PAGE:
|Re: So leaving the board in one piece takes 5 minutes?|
Message #3 Posted by Diego Diaz on 5 Oct 2010, 11:34 p.m.,
in response to message #2 by Geir Isene
The real problem is that (many) teachers are no longer able to define a problem in such way that "one" only possible answer is correct.
Since no mention to the size and/or shape of the pieces (nor the original board) has been done, the problem has as many valid answers as one could imagine. Even the one propossed by the teacher!! and of course the one given by the alumn... and whatever Marie was able to saw... :-)
No need for the pieces to be of the same size or shape has been declared in the problem text... so: imagine a square board. Saw it into two identical rectangles. (10 min)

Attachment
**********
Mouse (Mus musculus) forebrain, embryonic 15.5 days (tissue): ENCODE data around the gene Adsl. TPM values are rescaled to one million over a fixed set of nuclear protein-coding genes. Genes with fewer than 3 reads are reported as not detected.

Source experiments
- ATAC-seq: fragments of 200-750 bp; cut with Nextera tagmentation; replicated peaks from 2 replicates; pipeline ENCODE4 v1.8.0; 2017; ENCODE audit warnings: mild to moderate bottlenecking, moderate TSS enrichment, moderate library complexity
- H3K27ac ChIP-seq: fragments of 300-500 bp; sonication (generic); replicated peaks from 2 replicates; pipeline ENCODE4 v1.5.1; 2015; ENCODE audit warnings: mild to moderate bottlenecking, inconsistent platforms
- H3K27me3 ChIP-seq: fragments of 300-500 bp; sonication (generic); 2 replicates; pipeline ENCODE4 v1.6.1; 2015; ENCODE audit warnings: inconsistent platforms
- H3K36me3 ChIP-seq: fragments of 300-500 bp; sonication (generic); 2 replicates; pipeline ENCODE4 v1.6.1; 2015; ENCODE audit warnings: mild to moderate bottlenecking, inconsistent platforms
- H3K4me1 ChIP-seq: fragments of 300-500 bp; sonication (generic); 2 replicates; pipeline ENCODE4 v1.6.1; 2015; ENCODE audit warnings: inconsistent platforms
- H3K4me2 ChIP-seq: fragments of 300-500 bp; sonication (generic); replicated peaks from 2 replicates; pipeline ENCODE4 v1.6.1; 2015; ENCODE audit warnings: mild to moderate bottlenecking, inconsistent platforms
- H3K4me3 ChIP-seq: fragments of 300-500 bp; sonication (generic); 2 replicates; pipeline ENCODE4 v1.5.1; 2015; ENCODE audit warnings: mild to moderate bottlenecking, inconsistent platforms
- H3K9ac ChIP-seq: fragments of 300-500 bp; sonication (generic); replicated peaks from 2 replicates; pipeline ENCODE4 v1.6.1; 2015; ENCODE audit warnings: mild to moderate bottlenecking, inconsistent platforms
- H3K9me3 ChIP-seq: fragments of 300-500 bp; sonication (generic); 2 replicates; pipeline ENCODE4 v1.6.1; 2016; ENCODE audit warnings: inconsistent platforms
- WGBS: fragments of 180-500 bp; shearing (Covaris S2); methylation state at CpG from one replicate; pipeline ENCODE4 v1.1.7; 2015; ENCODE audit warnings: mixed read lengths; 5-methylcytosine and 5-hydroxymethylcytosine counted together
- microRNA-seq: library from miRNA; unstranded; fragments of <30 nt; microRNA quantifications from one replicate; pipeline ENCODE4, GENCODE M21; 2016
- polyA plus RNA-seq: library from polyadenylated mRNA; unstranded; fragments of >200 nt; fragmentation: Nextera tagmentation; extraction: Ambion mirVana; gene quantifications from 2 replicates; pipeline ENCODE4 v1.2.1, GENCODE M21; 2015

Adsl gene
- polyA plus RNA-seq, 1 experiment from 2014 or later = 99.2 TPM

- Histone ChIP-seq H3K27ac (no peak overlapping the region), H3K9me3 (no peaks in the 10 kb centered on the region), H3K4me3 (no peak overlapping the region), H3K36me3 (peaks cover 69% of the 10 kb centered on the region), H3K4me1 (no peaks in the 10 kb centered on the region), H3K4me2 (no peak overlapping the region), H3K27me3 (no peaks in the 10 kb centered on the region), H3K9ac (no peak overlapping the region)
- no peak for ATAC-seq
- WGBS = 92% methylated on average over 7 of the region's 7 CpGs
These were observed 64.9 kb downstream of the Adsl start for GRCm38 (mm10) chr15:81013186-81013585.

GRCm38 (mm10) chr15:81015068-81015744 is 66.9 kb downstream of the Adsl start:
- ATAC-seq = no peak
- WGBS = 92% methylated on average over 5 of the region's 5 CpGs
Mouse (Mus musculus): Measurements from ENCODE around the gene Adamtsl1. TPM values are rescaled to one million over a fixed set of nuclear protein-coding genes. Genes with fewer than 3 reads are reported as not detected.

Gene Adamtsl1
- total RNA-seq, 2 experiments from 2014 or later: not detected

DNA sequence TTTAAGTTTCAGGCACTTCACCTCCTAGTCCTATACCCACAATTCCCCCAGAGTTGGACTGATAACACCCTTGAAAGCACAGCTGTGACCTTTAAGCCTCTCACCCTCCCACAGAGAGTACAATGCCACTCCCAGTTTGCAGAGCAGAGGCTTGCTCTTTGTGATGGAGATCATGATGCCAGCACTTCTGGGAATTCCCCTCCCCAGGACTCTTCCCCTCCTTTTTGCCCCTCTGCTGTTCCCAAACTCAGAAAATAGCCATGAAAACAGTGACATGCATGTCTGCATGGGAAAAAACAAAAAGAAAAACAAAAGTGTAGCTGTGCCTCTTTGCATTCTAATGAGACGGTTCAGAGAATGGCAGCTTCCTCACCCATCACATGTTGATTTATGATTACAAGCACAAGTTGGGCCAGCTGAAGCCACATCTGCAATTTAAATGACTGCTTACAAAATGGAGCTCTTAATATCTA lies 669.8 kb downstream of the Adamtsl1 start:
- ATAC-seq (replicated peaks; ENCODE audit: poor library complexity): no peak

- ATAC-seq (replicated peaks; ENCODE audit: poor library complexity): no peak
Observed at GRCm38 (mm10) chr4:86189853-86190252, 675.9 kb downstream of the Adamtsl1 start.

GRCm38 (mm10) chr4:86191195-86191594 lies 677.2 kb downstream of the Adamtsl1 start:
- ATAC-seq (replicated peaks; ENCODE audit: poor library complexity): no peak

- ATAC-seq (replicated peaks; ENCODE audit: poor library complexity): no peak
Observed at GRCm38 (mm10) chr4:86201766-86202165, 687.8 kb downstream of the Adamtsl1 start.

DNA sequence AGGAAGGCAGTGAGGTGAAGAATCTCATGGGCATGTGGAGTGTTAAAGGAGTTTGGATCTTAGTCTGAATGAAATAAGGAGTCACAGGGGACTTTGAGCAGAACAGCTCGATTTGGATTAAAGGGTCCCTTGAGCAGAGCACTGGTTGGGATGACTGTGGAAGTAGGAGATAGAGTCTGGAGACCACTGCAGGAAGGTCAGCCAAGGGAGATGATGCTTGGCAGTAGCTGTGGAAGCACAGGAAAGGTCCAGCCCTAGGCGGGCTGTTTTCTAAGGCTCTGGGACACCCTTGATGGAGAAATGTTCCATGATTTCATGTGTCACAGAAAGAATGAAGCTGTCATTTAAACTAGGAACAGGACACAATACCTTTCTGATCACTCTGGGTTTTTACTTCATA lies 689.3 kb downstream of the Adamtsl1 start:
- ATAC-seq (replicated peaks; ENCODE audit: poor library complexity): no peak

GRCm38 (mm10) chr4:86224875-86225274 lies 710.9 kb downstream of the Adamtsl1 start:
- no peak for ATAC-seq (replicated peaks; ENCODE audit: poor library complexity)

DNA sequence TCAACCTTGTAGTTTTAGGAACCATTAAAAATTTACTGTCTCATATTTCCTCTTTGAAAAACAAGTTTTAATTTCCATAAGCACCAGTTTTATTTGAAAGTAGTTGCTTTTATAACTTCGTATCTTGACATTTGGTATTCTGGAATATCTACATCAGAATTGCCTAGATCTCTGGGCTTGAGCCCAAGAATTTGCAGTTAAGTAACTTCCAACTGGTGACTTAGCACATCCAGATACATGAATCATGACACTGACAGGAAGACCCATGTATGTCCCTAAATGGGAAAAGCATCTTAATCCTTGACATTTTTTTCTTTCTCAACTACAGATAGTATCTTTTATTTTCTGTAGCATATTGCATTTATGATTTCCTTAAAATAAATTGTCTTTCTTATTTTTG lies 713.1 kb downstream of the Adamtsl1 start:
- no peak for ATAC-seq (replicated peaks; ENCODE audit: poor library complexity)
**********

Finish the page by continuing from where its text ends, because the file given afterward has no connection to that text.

Saw one of these rectangles into two squares (5 min)
15 minutes in total, 3 pieces...
Saw the other rectangle into two more squares (5 min)
20 minutes in total, 4 pieces... sure you've got the idea...
Any amount of pieces can be achieved in any amout of time. In fact, the 10 minutes reference in the problem definition is basically useless since Marie could decide to start sawing a tiny corner... and then another one... or this corner into two pieces... or... whatever.
The more obvious is the one proposed by the alumn, three identical pieces from an original rectangle board require two cuts (20 min)
Agreed, this teacher should have the license revoked.
Cheers from the Caribbean Sea.